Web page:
Gawker Media, a company operating a network of single-subject blogs, promotes its SecureDrop system with considerable bravado. Each day, an automated post lists the various channels through which a source might choose to contact them:
Don’t forget: You can email us tips at [email protected], call them in at 646-470-4295, send them directly to any of our writers, or use our anonymous SecureDrop system.
John Cook, executive editor of Gawker Media, said that adding SecureDrop to this post was a natural extension of their usual efforts to gather material from readers:
That was always there just to get tips through email or our phone tips line. So this was a daily post that went up—we call them blips—that go up in the daily flow of the site just to remind people how to contact us, how to send us tips, and so when we got SecureDrop set up and installed we added SecureDrop to that blip across all the sites just to remind people that it’s there.
Cook admitted that Gawker’s SecureDrop is particularly prone to unwanted and often grotesque submissions. “Aside from people sending us cat videos and stuff, we do have an army of very dedicated trolls coming after us.” Cook added that this class of submission is “probably pretty unique to Gawker, or at least more energetic when directed at Gawker.”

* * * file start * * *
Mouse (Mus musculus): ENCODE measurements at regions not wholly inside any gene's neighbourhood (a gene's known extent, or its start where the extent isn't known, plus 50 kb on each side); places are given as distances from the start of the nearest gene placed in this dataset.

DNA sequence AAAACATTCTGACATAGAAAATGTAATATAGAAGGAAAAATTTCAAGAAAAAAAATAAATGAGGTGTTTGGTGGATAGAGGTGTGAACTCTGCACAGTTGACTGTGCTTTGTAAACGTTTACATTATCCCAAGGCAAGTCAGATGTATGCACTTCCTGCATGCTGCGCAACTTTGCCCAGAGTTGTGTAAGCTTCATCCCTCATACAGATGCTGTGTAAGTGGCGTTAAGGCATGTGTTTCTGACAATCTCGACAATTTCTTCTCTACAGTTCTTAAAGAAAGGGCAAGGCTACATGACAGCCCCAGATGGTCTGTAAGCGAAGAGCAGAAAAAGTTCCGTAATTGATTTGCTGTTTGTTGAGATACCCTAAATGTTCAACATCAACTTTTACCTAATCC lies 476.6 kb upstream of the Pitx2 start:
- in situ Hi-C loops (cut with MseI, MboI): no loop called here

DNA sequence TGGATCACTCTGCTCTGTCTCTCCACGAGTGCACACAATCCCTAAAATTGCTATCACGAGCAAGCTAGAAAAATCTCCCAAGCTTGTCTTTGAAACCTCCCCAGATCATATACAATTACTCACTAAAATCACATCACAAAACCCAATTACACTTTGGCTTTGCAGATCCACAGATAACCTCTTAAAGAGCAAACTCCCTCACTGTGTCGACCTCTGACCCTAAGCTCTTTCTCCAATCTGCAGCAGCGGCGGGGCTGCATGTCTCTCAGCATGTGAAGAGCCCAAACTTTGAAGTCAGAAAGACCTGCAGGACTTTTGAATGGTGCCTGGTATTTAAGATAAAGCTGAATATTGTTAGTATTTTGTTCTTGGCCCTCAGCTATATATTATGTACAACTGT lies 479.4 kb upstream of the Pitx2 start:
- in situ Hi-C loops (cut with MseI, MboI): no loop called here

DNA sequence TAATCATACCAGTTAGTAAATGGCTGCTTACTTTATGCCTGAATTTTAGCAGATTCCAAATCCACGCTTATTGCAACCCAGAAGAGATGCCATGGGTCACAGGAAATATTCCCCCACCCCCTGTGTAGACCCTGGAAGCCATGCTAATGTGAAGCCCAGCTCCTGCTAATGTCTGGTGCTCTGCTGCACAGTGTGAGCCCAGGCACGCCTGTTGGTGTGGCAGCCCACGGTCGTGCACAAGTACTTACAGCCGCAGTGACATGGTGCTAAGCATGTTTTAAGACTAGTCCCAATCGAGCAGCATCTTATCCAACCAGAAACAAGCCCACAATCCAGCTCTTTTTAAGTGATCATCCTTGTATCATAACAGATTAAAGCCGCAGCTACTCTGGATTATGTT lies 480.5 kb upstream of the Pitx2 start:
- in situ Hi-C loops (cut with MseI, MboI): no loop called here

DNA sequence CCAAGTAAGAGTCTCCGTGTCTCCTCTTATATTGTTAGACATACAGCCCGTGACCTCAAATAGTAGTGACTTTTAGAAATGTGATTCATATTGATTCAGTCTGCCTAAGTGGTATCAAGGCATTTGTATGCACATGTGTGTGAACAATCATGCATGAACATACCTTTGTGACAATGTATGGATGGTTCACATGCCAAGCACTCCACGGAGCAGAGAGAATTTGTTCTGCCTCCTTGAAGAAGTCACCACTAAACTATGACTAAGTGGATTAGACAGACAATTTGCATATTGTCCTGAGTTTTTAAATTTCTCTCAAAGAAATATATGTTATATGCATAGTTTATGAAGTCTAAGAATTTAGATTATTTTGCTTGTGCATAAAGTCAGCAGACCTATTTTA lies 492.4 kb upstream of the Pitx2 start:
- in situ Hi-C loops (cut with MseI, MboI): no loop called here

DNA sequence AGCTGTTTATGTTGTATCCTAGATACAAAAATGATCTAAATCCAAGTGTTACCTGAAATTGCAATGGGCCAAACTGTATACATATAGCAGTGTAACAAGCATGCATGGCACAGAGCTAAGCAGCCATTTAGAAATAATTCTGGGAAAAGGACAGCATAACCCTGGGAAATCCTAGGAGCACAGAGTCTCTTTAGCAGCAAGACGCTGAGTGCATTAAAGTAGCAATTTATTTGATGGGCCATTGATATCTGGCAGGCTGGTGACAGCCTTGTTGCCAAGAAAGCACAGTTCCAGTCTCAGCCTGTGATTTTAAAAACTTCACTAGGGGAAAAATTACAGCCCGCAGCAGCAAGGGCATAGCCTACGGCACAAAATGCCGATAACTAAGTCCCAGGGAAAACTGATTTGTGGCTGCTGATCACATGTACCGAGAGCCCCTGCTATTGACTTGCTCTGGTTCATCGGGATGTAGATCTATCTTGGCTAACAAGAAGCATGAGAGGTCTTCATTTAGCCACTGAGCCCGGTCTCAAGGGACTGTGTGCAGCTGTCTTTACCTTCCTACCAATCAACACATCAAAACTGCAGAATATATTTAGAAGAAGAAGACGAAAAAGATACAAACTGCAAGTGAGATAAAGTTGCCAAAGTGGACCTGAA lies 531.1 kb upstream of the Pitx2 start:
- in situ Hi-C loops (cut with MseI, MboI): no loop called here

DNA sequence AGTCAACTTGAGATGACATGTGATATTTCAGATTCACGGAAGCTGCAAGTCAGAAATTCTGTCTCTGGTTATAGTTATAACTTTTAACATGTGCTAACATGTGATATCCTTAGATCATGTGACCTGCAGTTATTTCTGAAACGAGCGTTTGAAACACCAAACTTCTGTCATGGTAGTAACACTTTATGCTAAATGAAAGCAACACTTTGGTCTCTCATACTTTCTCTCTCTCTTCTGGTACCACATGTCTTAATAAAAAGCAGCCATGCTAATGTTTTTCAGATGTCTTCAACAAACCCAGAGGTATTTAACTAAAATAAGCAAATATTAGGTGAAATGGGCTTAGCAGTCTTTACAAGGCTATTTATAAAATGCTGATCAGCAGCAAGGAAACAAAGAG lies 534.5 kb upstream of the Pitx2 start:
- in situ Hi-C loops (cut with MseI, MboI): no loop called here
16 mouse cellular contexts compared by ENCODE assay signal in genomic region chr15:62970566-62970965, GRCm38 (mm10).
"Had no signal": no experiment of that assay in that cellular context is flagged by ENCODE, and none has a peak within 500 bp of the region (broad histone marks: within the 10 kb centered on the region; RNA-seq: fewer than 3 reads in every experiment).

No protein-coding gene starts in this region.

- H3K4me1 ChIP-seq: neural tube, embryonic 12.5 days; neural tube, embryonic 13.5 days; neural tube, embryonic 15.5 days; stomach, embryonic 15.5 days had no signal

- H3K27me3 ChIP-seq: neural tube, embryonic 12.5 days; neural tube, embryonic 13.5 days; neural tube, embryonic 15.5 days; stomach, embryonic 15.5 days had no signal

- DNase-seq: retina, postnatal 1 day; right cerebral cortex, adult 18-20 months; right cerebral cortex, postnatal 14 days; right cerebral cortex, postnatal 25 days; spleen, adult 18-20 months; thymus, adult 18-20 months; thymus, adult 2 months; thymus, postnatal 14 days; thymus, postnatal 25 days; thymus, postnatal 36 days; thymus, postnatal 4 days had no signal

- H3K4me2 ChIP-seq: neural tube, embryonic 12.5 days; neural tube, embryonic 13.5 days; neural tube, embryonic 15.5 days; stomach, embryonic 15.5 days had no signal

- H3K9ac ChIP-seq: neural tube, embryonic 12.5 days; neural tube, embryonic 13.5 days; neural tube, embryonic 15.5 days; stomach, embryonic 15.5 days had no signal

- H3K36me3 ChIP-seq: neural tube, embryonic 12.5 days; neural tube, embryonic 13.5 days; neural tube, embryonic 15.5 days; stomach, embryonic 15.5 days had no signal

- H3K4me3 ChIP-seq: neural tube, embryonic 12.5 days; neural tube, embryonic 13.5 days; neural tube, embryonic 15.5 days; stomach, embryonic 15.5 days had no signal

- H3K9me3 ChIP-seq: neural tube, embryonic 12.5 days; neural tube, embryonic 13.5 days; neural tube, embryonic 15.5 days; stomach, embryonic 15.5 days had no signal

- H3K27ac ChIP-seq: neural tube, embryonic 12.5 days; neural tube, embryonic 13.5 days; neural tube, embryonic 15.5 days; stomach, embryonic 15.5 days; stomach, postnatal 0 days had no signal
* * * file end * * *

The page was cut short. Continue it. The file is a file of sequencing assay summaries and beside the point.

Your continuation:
According to Cook, who worked at The Intercept before returning to Gawker Media, his staff has an established routine to check SecureDrop for promising tips. “We have three people who are trained on checking it,” he said. “They check it and then write up an email report every day about what’s in it, and send it around to a limited group. And then we just go from there on what to pick up on, and who to respond to, and who to communicate with.”
Cook added: “We just treat these as tips and farm them out to people who are available and suited to pursue the story.”
When asked about the character of the useful tips in its SecureDrop, Cook said that they receive a “healthy variety of material,” but that the bulk of journalistic material tends to be directed at “Gawker” itself, its sports blog “Deadspin,” its feminism blog “Jezebel,” or its automotive blog “Jalopnik.”
Asked whether the platform has proved useful as a reporting tool, Cook said yes, and elaborated that his staff has been working on a long-running and potentially promising investigation based on a tip from SecureDrop: “The best one—which I wouldn’t feel comfortable talking about—is something that we’re still working on, and it’s been a long-term thing, but I don’t want to talk about it.”
Like many publications, the number of Gawker reporters registering public encryption keys jumped in recent years, noticeably in the months preceding its installation of SecureDrop. Although a total of fourteen Gawker employees are on the MIT key server, Cook said that only about five of them use encryption regularly.
Number of public key registrations over time at Gawker.